Telepsychiatry, despite being around and in use for decades, still has its naysayers. innovaTel’s beginnings, in fact, date back to the pioneering period for telepsychiatry, when as clinicians the company’s founders were looking for solutions to bridge a geographic gap between a provider and a patient.
They gave it a try, and the rest is history — with a few details and technological advances mixed in along the way. While incremental adoption of telepsychiatry happened over the years, the COVID-19 pandemic and the influence it had on social distancing and isolation, propelled the practice into the mainstream — out of necessity.
Even now, a few years removed from the height of the pandemic, there is still apprehension among some about the practice. And largely, that apprehension can be attributed to myths that have persisted. Case studies and patient outcomes, based on experience rather than perception, illustrate the potential that telepsychiatry has at a time when the industry continues to experience a labor shortage and an increased demand for care.
Myth 1: It’s difficult to make a connection over video. This myth can be one embraced by mental health leaders and patients alike, and it’s just not true. In a society that embraces video in multiple ways on a daily basis, from Zoom meetings to Instagram Reels to Facetime calls, video conversations are becoming the norm rather than the exception. Having the ability to add remote providers to a team also means that organizations can introduce culturally diverse clinicians to their practice when they aren’t available in their immediate area — boosting the likelihood of a culturally-based connection. In addition, a decline in no-show rates among organizations that engage with remote providers counters the “difficult to connect” myth.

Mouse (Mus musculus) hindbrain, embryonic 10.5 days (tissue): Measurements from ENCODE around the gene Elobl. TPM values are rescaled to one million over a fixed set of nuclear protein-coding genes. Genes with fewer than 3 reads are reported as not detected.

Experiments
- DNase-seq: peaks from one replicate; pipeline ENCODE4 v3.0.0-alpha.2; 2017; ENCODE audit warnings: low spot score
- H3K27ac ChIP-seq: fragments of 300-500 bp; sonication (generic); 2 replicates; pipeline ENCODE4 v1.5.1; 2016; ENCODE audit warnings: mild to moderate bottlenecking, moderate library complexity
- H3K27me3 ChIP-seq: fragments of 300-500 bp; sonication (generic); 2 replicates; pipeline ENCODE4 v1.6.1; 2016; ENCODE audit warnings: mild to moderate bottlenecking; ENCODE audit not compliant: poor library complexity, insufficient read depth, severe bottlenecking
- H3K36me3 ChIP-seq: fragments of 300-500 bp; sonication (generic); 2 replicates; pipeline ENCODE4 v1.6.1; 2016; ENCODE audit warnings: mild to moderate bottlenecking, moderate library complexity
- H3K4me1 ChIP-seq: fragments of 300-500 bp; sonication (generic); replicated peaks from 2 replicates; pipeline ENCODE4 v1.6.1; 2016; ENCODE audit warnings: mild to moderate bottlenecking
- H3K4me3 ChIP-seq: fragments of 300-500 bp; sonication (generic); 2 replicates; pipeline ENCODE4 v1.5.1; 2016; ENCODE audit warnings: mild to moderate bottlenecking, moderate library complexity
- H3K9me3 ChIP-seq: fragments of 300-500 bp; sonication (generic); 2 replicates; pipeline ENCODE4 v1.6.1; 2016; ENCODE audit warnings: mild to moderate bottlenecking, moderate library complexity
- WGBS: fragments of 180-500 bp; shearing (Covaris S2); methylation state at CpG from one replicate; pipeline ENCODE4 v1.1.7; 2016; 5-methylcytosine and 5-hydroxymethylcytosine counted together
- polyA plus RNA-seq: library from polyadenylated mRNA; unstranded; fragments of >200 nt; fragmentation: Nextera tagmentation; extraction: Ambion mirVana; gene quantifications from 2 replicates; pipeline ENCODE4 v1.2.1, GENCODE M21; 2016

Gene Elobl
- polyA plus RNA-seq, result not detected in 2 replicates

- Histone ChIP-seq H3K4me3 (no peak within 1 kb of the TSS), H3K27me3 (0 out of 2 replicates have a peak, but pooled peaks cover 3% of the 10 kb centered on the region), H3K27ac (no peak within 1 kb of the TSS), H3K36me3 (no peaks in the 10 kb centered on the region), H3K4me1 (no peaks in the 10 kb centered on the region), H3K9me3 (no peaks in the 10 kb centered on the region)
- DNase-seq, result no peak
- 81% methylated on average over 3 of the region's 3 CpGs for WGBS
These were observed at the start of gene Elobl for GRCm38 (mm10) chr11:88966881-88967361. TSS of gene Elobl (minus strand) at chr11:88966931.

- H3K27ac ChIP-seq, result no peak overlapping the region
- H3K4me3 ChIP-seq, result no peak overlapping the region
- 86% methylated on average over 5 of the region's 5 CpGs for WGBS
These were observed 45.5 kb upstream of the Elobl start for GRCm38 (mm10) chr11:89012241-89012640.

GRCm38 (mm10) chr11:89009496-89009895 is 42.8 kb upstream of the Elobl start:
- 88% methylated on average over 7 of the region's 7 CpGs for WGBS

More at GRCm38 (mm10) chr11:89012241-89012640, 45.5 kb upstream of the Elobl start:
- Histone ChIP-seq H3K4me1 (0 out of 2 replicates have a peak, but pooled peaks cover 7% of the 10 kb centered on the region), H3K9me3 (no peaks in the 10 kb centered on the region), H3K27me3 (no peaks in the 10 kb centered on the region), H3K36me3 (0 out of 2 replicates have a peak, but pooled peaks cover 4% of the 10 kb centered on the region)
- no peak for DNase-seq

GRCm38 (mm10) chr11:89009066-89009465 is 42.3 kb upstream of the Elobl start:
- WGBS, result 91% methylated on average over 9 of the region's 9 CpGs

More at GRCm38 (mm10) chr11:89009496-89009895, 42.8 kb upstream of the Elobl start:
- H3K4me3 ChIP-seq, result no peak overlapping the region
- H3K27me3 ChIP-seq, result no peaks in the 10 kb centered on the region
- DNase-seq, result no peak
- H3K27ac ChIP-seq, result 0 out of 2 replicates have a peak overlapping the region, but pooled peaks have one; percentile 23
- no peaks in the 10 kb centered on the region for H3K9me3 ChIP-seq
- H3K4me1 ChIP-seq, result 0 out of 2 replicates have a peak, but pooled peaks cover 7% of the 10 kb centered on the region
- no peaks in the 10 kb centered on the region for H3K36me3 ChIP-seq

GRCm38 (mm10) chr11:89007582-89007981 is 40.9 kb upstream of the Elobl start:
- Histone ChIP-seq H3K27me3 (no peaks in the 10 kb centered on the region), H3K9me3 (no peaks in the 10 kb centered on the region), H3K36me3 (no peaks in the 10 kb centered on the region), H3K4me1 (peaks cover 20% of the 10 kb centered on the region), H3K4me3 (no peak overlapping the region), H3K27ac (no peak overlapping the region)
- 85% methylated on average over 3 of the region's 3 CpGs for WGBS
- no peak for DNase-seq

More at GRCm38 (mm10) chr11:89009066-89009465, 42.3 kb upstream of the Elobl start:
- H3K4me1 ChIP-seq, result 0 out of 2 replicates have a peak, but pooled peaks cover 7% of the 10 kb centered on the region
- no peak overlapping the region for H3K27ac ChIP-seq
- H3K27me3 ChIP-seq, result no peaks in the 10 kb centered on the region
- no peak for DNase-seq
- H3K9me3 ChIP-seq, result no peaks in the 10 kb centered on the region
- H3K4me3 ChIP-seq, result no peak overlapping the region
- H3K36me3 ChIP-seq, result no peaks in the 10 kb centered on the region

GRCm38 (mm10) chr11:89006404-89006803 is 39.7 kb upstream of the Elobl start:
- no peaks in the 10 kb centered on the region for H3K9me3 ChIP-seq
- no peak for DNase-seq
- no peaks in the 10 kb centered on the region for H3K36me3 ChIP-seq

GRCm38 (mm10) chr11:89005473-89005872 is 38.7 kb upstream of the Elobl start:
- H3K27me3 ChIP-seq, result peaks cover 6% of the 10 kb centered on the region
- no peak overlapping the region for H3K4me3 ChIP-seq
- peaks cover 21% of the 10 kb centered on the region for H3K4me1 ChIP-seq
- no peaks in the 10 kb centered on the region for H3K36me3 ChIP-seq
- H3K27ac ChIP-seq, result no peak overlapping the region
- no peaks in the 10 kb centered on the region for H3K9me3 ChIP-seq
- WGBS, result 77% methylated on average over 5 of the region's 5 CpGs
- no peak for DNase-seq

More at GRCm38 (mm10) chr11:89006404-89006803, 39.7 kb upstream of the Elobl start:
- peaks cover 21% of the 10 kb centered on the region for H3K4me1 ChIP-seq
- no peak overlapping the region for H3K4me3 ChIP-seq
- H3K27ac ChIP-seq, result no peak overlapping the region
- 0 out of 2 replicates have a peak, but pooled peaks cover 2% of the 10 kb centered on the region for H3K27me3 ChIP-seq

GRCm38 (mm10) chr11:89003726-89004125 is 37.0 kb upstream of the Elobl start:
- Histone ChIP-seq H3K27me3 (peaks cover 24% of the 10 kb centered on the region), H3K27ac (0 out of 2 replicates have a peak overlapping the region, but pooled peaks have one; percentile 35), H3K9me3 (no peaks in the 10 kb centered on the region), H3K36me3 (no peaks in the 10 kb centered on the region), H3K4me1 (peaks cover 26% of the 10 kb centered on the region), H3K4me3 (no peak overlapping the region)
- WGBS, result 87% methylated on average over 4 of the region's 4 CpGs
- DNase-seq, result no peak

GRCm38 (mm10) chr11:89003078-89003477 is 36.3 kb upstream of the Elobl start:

Myth 2: Children won’t be engaged. Telepsychiatry requires the same academic credentials as in-person psychiatry, it’s simply delivered in an alternate way. Children and adolescents are more engaged with video than adults, in everyday life, and telepsychiatrists working with them have a unique understanding of how to make sure the session is fruitful. In addition, remote providers who specialize in child and adolescent psychiatry allow organizations to more adequately meet the demand for care in their communities.
Myth 3: Remote clinicians aren’t part of the team. At innovaTel, our providers become integrated into the on-the-ground clinical team. They attend meetings, discuss challenging cases and carry their own caseload. They are very much a part of the team.
Myth 4: It won’t work for the SMI or SUD population. The beauty of telepsychiatry is that it meets patients right where they are, geographically, emotionally and physically. As a practice, telepsychiatry helps remove traditional barriers to care, benefitting every patient and more specifically the SMI and SUD population, by improving access to care near them. And, work with these specific patient populations has proven that myth wrong.
Myth 5: Patients like to be seen in an office. For some patients, a traditional session is more appealing. And in that case, telepsychiatry may not be for them. But, for other patients who are more willing to try something new or more eager to begin treatment, telepsychiatry often offers opportunities for reduced wait times and the potential for a connection with a specialist not available in their geographic area. In addition, many organizations ask patients to come into an office to connect with their provider for their telepsychiatry session, which means — sessions are still in an office setting.
To learn more about how telepsychiatry may benefit the patient population your organization serves, explore our clinical services.